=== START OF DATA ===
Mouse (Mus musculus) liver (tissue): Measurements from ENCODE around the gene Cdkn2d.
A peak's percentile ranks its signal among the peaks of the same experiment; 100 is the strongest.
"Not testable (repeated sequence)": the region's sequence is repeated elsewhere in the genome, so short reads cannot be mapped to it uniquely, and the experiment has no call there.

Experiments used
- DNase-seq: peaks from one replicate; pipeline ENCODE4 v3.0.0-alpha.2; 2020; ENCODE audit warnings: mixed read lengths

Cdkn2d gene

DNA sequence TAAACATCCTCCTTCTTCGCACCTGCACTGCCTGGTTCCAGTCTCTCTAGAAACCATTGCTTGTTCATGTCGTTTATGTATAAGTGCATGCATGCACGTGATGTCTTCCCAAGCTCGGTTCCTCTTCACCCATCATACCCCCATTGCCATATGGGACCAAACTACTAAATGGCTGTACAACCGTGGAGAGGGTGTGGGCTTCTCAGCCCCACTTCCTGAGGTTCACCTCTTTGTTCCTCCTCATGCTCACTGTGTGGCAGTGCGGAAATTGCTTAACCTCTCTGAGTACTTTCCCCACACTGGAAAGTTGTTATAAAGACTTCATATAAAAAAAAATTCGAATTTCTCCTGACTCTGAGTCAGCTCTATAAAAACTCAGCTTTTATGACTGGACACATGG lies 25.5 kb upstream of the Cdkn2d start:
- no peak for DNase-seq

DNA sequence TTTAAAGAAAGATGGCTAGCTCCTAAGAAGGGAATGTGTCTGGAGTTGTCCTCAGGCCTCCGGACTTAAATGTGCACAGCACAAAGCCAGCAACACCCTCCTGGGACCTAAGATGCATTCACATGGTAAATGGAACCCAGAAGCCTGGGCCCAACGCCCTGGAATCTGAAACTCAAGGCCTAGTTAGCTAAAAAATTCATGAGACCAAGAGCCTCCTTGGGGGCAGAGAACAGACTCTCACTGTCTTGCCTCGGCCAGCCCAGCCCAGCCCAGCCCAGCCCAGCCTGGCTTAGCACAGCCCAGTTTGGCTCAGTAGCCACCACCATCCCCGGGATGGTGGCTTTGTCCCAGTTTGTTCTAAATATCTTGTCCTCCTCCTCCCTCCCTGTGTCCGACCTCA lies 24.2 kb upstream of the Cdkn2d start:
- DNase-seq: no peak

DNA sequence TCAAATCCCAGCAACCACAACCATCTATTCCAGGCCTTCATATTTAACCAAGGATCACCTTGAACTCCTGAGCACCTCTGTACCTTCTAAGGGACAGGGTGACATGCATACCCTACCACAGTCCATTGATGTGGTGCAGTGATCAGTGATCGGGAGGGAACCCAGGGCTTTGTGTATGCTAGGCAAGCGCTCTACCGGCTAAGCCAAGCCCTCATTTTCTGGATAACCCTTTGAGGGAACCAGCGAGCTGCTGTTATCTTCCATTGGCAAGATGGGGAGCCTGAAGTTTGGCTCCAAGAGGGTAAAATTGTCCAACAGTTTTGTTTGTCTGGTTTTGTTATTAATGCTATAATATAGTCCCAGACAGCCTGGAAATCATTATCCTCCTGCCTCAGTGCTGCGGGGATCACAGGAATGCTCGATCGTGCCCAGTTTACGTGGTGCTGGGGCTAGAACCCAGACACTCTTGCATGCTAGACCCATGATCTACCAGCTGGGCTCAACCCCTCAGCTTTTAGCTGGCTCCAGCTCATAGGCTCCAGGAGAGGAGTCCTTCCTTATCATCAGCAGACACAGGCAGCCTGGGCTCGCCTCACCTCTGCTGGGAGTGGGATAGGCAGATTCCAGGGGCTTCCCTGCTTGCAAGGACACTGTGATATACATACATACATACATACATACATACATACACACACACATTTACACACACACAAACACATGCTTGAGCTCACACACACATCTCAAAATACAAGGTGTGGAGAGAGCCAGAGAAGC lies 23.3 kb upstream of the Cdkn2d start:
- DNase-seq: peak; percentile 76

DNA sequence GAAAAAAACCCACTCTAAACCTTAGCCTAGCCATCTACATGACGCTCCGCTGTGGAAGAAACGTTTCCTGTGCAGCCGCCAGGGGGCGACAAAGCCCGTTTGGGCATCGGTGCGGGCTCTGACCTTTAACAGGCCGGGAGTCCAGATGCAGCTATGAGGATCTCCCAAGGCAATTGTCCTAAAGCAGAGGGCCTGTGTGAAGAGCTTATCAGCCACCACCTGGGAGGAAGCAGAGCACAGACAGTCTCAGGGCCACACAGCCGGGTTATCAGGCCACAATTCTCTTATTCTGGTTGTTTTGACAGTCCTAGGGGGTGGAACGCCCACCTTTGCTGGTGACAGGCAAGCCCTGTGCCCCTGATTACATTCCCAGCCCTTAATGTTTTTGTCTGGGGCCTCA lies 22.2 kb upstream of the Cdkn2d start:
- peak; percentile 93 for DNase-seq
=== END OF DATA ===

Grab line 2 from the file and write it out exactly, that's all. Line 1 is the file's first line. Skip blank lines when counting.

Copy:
A peak's percentile ranks its signal among the peaks of the same experiment; 100 is the strongest.